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Our holdings include hundreds of glass and film negatives/transparencies that we've scanned ourselves; in addition, many other photos on this site were extracted from reference images (high-resolution tiffs) in the Library of Congress research archive. (To query the database click here.) They are adjusted, restored and reworked by your webmaster in accordance with his aesthetic sensibilities before being downsized and turned into the jpegs you see here. All of these images (including "derivative works") are protected by copyright laws of the United States and other jurisdictions and may not be sold, reproduced or otherwise used for commercial purposes without permission.

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[REV 25-NOV-2014]

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C & P: 1925

C & P: 1925

Washington, D.C., circa 1925. "Chesapeake & Potomac Telephone Co." National Photo Company Collection glass negative. View full size.

On Shorpy:
Today's Top 5

Phone Exchanges

Washington did have LIncoln, DIstrict and NAtional as three of many telephone exchanges. Not sure about the others. I worked for C&P in the early 1970s when they were encouraging the use of telephone numbers without letters being assigned to the first two digits.

I am the boss, part II

Note that the men (bosses) have arm chairs while the women (worker bees) have chairs without arms.

Also there is a bank of electrical switches on column #4 while the overhead lights have pull cords on them??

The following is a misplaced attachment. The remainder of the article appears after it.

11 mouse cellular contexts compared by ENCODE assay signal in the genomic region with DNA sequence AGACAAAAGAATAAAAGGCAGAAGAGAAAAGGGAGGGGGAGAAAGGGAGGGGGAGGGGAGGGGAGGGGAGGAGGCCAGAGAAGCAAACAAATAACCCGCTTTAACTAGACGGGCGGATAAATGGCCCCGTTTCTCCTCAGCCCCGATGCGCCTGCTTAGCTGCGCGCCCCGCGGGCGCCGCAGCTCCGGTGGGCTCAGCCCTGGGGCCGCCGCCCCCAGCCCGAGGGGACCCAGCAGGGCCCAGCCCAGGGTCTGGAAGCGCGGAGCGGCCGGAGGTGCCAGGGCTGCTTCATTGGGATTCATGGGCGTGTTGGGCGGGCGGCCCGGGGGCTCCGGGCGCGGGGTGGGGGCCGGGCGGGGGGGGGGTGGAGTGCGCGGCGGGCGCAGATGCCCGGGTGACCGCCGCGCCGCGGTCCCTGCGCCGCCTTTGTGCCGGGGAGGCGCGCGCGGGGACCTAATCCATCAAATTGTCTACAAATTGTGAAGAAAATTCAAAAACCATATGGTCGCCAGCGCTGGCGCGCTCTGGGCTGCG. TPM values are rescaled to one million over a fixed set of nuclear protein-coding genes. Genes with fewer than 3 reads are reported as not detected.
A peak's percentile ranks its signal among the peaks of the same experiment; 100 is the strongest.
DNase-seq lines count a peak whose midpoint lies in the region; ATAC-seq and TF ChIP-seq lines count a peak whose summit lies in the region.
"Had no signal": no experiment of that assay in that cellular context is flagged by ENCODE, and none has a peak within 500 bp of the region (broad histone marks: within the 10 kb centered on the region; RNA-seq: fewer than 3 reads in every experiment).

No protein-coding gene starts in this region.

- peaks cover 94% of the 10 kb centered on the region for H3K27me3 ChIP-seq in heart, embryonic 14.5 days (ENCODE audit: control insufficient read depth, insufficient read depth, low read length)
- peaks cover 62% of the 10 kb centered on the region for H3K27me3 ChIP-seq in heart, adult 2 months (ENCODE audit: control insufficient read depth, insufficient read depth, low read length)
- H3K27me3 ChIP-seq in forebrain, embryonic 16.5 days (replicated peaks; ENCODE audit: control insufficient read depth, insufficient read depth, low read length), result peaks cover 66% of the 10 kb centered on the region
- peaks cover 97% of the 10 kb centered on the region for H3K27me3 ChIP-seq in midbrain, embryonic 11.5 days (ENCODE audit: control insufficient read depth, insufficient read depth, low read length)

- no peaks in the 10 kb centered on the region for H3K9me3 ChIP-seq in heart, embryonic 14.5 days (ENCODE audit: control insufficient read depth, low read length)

Very interesting picture.. whatever they are doing is broken down by exchange/central office.

Another Angle Please

Wish we could see more of gal in the pleated skirt front and center.

Endless Stare

I wonder which woman the man on the far right is staring at? I love the human stories these photographs capture.

The Boss

The men are sitting around the edge because they are the bosses. That was the culture of the time.

You're Surrounded, Girls

Odd to me, all the men are on the perimeter.

Christmas party Pics

I'd sure like to see a photo of this mob at their Christmas party. Wonder if it would be as dramatic as the Western Electric bunch?


I'm curious about the signs on the pillars in the C & P office...Could those names on each sign be the prefixes
of the telephone exchanges? Atlantic...Lincoln... District...Franklin...Main...Metropolitan...National...
Sounds like they could be...

I'm old enough to remember the days before area codes and direct dial and when you called long distance, you placed the call through an operator. Your telephone number began with two letters and then the rest were numbers. In the city I grew up in, our telephone number began EL (short for Elgin). Some of the other exchanges in town that I recall were DI (for Dickenson), UT (for Utica) and WA (for Walnut).

Nice trip, see you next fall.

Nothing like having large pieces of Conduit laying across the walkways.

SHORPY HISTORICAL PHOTO ARCHIVE | History in HD is a vintage photo archive featuring thousands of high-definition images from the 1850s to 1960s. (Available as fine-art prints from the Shorpy Archive.) The site is named after Shorpy Higginbotham, a teenage coal miner who lived 100 years ago.

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